Bertrand Russell was, among many other things, one of the influential British philosophers of the 20th Century. The experts who discussed his life & ideas on In Our Time were A. C. Grayling (New College of the Humanities, London and St Anne's College, Oxford), Mike Beaney (University of York) and Hilary Greaves (Somerville College, Oxford). The programme concentrated on his mathematical work and on his philosophical ideas.
The Shahnameh is an epic poem, twice as long as the Odyssey & the Iliad put together, written in 10th Century AD Persia about Persian history. It took its author, Ferdowsi, 30 years to write and is still regarded today as one of the important pieces of Persian literature. The experts who discussed it on In Our Time were Narguess Farzad (University of London), Charles Melville (University of Cambridge) and Vesta Sarkhosh Curtis (British Museum).
The Borgias have a bit of a reputation - poisoning, murder, incest & all sorts of bad behaviour. And particularly shocking in a family that includes two Popes! The experts who discussed this on In Our Time were Evelyn Welch (Queen Mary, University of London), Catherine Fletcher (University of Sheffield) and Christine Shaw (Swansea University).
The Upanishads are some of the sacred texts of Hinduism, originally transmitted orally from father to son in the priest families they were written down in the 6th Century AD. They consist of a series of dialogues about the nature of the universe and the nature of knowledge. And I'd not even heard of them before listening to the In Our Time episode about them.
The Anarchy is a 19th Century term for a period of civil war in England in the 12th Century. The three experts who discussed it on In Our Time were John Gillingham (London School of Economics and Political Science), Louise Wilkinson (Canterbury Christ Church University) and David Carpenter (Kings College London). It turned out to be quite a lively discussion - Gillingham and Carpenter in particular seemed to disagree quite vigorously over how poor (or otherwise) a king Stephen was.
Fermat was a 17th century lawyer who did maths in his spare time, corresponding with many other mathematicians around Europe. He had a habit of setting little challenges to his correspondents - "I can prove this, can you?". He's famous now for an annotation he made in a book - that he had found a proof that an + bn = cn has no positive integer solutions when n>2 "which this margin is too narrow to contain".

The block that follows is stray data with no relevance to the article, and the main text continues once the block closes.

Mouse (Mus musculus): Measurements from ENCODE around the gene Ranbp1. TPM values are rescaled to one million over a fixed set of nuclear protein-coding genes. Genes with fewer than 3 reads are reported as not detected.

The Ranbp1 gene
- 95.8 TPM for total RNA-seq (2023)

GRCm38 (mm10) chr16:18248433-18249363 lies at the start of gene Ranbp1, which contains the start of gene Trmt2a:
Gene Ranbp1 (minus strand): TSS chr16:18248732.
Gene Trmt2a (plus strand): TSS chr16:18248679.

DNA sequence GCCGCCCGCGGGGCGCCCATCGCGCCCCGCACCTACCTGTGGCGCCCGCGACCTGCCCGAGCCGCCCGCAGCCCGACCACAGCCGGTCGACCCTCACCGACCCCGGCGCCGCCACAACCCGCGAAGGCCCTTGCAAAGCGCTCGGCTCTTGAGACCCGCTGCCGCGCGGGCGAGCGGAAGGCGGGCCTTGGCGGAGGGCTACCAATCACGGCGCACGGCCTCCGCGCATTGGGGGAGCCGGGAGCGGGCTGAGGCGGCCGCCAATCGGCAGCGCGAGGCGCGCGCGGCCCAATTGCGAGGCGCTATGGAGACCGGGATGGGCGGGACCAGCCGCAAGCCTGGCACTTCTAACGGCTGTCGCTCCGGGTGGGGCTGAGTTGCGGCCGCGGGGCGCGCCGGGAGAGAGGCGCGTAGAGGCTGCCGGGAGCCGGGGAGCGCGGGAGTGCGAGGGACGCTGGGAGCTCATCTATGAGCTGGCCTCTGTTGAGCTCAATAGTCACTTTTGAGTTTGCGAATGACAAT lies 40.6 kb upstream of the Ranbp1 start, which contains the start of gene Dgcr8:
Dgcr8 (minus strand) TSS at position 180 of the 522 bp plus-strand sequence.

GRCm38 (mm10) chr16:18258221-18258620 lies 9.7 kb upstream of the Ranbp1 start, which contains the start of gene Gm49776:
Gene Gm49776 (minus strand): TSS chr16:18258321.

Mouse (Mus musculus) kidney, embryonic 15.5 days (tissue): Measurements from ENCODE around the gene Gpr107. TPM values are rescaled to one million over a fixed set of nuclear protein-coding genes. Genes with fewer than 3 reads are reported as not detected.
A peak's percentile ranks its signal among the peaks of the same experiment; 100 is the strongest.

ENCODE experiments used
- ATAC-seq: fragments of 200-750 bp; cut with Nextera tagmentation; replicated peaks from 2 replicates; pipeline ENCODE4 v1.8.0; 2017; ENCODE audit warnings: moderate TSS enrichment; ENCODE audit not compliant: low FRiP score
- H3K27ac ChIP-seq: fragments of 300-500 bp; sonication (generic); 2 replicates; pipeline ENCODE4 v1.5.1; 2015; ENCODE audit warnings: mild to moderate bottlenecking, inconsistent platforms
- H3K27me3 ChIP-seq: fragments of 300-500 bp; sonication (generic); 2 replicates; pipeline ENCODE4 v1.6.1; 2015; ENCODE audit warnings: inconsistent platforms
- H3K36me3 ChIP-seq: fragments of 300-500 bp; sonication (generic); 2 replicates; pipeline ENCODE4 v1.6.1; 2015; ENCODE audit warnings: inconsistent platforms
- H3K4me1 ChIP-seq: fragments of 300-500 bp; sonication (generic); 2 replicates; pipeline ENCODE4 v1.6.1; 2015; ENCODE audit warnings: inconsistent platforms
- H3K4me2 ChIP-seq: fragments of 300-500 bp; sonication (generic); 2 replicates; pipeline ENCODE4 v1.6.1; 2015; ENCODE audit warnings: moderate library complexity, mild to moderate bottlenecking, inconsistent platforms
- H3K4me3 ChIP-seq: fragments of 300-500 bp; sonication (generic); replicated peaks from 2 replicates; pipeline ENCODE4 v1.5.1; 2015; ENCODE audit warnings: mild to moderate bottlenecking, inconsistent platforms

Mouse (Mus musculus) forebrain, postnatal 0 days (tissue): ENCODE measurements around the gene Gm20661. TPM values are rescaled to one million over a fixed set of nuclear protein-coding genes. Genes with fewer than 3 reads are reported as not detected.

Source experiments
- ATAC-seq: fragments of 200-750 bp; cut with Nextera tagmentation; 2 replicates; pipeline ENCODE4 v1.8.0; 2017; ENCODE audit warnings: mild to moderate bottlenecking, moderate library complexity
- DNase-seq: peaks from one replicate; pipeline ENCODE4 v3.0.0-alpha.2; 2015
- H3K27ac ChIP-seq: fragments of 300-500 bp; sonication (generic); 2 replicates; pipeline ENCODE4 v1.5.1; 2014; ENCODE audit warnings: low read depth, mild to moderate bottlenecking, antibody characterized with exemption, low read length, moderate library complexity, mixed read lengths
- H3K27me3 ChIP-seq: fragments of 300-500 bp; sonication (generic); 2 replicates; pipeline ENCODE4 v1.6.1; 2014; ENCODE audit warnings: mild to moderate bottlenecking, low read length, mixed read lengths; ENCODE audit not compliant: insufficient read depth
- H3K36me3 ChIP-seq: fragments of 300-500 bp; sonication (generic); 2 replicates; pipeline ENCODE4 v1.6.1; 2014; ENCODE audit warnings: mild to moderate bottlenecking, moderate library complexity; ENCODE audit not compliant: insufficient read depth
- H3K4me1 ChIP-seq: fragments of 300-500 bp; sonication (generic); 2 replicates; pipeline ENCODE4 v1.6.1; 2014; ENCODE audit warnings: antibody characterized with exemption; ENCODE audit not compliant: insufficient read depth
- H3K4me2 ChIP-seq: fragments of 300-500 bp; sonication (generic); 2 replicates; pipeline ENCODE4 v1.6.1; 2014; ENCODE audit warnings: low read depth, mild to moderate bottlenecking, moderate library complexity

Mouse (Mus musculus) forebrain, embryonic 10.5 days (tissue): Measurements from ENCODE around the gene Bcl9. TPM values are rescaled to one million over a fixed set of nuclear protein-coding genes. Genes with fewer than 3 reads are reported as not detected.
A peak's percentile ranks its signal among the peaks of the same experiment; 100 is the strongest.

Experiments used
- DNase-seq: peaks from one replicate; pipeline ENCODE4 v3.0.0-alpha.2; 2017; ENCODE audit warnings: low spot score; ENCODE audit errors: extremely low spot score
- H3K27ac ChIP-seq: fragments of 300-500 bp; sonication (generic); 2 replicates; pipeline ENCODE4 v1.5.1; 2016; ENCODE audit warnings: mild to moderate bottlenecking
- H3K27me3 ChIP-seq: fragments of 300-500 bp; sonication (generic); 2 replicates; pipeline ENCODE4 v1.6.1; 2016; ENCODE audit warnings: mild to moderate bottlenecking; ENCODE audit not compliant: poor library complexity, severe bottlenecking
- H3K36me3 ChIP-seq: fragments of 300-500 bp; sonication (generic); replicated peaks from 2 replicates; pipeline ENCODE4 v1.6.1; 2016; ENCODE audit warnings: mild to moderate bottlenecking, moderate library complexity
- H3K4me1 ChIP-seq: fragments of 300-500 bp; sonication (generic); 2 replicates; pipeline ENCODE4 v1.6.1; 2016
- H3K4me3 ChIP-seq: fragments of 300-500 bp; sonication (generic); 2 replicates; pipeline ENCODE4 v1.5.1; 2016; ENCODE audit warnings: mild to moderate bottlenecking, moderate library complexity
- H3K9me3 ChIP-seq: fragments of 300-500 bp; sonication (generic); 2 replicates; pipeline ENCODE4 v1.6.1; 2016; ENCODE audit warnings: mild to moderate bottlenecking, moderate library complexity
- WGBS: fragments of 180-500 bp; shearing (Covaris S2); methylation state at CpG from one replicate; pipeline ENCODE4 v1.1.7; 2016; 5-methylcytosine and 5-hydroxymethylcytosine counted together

The printing press was invented in Germany around 1440, and by 1476 had even been brought to the relative backwater of England, by a man named William Caxton. The guests on the episode of In Our Time that talked about this were Richard Gameson (University of Durham), Julia Boffey (Queen Mary, University of London) and David Rundle (University of Oxford).
The famous Carthaginian general Hannibal was the subject of the In Our Time episode that we listened to on Sunday ... unfortunately I can't hear the name without thinking of Hannibal the Hamster, the hero of a book I had when I was little (and my pet hamster was his namesake). But I did manage to put that aside, and listen to the story of a much more impressive Hannibal. The experts on the programme were Ellen O'Gorman (University of Bristol), Mark Woolmer (University of Durham) and Louis Rawlings (Cardiff University).
On Sunday we listened to the In Our Time programme on Gerald of Wales. The experts on the show were Henrietta Leyser (University of Oxford), Michelle Brown (University of London) and Huw Pryce (Bangor University) and they talked about Gerald of Wales's life & books.
The episode of In Our Time that we listened to this week was perhaps a little brain-twisting for first thing on Sunday morning, but also in some ways appropriate for a Sunday! In it Melvyn Bragg and his guests (John Haldane (University of St Andrews), Peter Millican (University of Oxford) and Clare Carlisle (Kings College London)) discussed the Ontological Argument. This was put forward by St Anselm (Archbishop of Canterbury) in the 11th Century to prove the existence of God by logic alone.